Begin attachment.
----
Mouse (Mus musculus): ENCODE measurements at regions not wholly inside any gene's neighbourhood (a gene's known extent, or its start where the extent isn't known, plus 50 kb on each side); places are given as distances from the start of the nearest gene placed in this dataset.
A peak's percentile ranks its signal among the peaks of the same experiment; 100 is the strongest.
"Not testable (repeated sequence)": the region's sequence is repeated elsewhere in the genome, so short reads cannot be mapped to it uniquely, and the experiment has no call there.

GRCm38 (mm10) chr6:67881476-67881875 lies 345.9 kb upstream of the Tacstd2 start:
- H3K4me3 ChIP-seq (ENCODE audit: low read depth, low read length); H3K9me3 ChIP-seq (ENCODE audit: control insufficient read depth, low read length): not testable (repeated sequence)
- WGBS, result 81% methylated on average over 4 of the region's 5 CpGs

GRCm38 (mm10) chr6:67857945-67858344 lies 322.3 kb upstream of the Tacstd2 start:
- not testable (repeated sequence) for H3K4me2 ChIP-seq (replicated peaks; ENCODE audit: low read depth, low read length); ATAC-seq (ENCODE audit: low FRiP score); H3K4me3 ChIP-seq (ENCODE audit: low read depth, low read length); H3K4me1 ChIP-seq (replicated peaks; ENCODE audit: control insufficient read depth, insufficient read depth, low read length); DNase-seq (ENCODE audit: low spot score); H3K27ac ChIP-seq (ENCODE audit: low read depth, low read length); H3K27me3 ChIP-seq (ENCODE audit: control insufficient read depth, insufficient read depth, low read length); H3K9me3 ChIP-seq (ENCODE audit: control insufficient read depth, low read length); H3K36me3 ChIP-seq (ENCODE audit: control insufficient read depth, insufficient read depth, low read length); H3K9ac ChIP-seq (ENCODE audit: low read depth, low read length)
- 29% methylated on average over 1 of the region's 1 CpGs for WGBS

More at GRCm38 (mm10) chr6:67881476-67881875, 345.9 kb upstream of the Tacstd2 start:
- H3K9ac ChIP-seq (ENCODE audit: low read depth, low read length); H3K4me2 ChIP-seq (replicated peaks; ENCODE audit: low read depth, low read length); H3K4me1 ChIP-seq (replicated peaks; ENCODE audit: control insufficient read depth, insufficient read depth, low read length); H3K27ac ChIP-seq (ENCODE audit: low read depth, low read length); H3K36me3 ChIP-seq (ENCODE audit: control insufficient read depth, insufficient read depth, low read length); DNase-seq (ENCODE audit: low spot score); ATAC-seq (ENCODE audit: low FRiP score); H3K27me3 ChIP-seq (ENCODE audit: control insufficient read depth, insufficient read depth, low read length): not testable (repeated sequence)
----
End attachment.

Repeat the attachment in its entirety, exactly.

Mouse (Mus musculus): ENCODE measurements at regions not wholly inside any gene's neighbourhood (a gene's known extent, or its start where the extent isn't known, plus 50 kb on each side); places are given as distances from the start of the nearest gene placed in this dataset.
A peak's percentile ranks its signal among the peaks of the same experiment; 100 is the strongest.
"Not testable (repeated sequence)": the region's sequence is repeated elsewhere in the genome, so short reads cannot be mapped to it uniquely, and the experiment has no call there.

GRCm38 (mm10) chr6:67881476-67881875 lies 345.9 kb upstream of the Tacstd2 start:
- H3K4me3 ChIP-seq (ENCODE audit: low read depth, low read length); H3K9me3 ChIP-seq (ENCODE audit: control insufficient read depth, low read length): not testable (repeated sequence)
- WGBS, result 81% methylated on average over 4 of the region's 5 CpGs

GRCm38 (mm10) chr6:67857945-67858344 lies 322.3 kb upstream of the Tacstd2 start:
- not testable (repeated sequence) for H3K4me2 ChIP-seq (replicated peaks; ENCODE audit: low read depth, low read length); ATAC-seq (ENCODE audit: low FRiP score); H3K4me3 ChIP-seq (ENCODE audit: low read depth, low read length); H3K4me1 ChIP-seq (replicated peaks; ENCODE audit: control insufficient read depth, insufficient read depth, low read length); DNase-seq (ENCODE audit: low spot score); H3K27ac ChIP-seq (ENCODE audit: low read depth, low read length); H3K27me3 ChIP-seq (ENCODE audit: control insufficient read depth, insufficient read depth, low read length); H3K9me3 ChIP-seq (ENCODE audit: control insufficient read depth, low read length); H3K36me3 ChIP-seq (ENCODE audit: control insufficient read depth, insufficient read depth, low read length); H3K9ac ChIP-seq (ENCODE audit: low read depth, low read length)
- 29% methylated on average over 1 of the region's 1 CpGs for WGBS

More at GRCm38 (mm10) chr6:67881476-67881875, 345.9 kb upstream of the Tacstd2 start:
- H3K9ac ChIP-seq (ENCODE audit: low read depth, low read length); H3K4me2 ChIP-seq (replicated peaks; ENCODE audit: low read depth, low read length); H3K4me1 ChIP-seq (replicated peaks; ENCODE audit: control insufficient read depth, insufficient read depth, low read length); H3K27ac ChIP-seq (ENCODE audit: low read depth, low read length); H3K36me3 ChIP-seq (ENCODE audit: control insufficient read depth, insufficient read depth, low read length); DNase-seq (ENCODE audit: low spot score); ATAC-seq (ENCODE audit: low FRiP score); H3K27me3 ChIP-seq (ENCODE audit: control insufficient read depth, insufficient read depth, low read length): not testable (repeated sequence)